The Color Blue in Folklore and in the GardenBy Kelli Kallenborn (Kelli)
January 13, 2011
It is easy to incorporate blue into the garden. Many flowers are blue or a near-blue shade of purple. The table below shows a sample of blue flowers. (Before planting any of these, check the Plant Files or other reputable source to determine if they are suitable for you area.) Blue is a color that gives the illusion of receding visually. Planting blue flowers at the back of a small garden may make it appear a little larger.
Some species of flowers come in many different colors and sometimes every color but blue. It is the Holy Grail of plant breeders to come up with true blue flowers of these species, especially roses. At the time of this writing, all so-called blue roses are actually what I call a pinkish shade of purple. Daylily breeders are getting close to true blue, but they are still more purple than blue, in my opinion. When buying plants like roses, tulips, daylilies, amaryllis, Christmas cactus, dahlias, and anything else for which blue has been elusive, be wary of claims about blue flowers. If possible, look up the variety in an independent source and see how blue is really is - or isn't.
Some trees and shrubs have blue-green foliage. Often this is due to the presence of waxes that protect the plant in its native climate from strong, high-elevation sun, hot desert sun, and/or drying winds. This suggests that a lot of these plants would be cactuses and succulents and that is true, but perhaps the best-known blue-green foliage plant is the Colorado blue spruce. There are also bluish junipers and bluish palms. Smaller plants with bluish foliage include some hostas, blue fescue, and rue.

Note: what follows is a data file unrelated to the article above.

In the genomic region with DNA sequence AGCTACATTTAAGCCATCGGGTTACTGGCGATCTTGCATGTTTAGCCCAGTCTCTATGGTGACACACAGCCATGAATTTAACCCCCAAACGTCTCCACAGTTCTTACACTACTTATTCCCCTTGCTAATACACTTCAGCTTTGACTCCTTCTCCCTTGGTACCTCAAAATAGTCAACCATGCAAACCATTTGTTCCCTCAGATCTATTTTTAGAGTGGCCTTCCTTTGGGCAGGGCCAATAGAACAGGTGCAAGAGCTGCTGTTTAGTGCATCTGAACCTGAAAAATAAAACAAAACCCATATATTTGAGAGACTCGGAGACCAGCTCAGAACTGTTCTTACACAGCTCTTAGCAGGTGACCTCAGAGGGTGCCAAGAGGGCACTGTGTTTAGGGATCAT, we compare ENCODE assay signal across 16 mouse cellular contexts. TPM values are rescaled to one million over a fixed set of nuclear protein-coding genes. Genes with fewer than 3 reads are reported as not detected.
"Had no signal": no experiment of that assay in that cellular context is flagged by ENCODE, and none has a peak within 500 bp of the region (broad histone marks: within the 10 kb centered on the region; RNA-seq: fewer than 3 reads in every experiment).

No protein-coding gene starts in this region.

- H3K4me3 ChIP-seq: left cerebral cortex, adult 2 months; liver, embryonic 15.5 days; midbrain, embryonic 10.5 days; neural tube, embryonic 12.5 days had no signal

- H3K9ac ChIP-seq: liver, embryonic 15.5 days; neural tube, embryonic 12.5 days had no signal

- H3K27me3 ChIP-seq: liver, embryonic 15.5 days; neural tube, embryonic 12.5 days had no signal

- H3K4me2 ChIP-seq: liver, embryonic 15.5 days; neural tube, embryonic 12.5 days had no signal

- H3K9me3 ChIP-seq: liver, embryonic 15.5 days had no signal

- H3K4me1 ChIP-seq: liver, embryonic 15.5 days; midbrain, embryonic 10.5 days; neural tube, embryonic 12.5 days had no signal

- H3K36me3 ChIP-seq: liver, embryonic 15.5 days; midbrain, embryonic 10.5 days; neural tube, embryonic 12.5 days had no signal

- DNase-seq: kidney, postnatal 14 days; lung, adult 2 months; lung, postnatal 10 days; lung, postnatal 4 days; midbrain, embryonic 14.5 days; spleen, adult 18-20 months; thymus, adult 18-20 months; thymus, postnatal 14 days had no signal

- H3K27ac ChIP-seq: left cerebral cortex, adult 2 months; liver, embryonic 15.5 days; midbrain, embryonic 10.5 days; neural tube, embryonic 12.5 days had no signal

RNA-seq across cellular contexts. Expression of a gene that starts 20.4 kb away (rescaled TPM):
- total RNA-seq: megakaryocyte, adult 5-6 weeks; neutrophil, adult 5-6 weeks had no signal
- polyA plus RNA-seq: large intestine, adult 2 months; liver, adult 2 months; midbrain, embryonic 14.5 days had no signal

African violet, Saintpaulia ionantha
Plumbago, Plumbago auriculata
Bearded iris, "Best Bet"
Globe gilia, Gilia capitata
Hyacinth "Blue Jacket"
Dutch iris "Delft Blue"
Rocket larkspur, Consolida ambigua
Arroyo lupine, Lupinus succulentus
Nigella, Nigella damascena
Pansy, Viola x wittrockiana
Plumbago, Ceratostigma plumbaginoides
If you feed backyard birds, there is a very good chance that you get some blue visitors, namely jays, like the blue jay, scrub jay, Steller's jay, or Mexican jay. You may be fortunate enough to see lazuli buntings, indigo buntings, or blue grosbeaks. If you have or live next to a very large lawn or pasture, you might be able to attract nesting bluebirds.
House, Mesilla, New Mexico
Mexican blue palm, Brahea armata
Blue yard and porch furniture may give a suggestion of peace, sky, or sea. A blue bench would be appropriate for a quiet contemplation corner. A blue swing might conjure up dreams of flight, sailing, or undersea exploration. Blue striped curtains can give a nautical or beach house look anywhere.
Blue window frames, doors, and gates have been used for centuries. These are still popular around the Mediterranean and also in New Mexico. It was thought that the blue color kept out evil spirits. In the past, porch ceilings were painted light blue. People thought that this would fool wasps and hornets into thinking the ceiling was open sky and not a suitable place to build a nest.
For blue yard art, consider the bottle tree. The bottle tree is an American Southern folk tradition. A bottle tree is a real tree or tree-like object upon which bottles are hung or stuck over the ends of the branches. Any kind of bottle can be used, but blue seems to be the most popular color. The traditional purpose of the bottle tree was to capture evil spirits. The idea was that they would enter the bottles at night, get trapped in there, and be destroyed by the rising sun.
An all-blue garden may look too subdued for most tastes. This need not be a problem. Blue pairs well with other colors. For the most contrast, pair blue with yellow or orange. For a little more subtle of a contrast, pair blue and white. Blue and red provide a patriotic look. Blue and pink are cheerful. For a calm and dignified look, pair blue and purple.
Blue is said to be the most popular favorite color. It is also one of the few colors that is liked equally well by both men and women. Advertising and pop culture tell us that we should want things bigger, stronger, faster, louder, more aggressive, and more extreme. Maybe what we really want is more peace.
Here's wishing you blue skies and no blue days.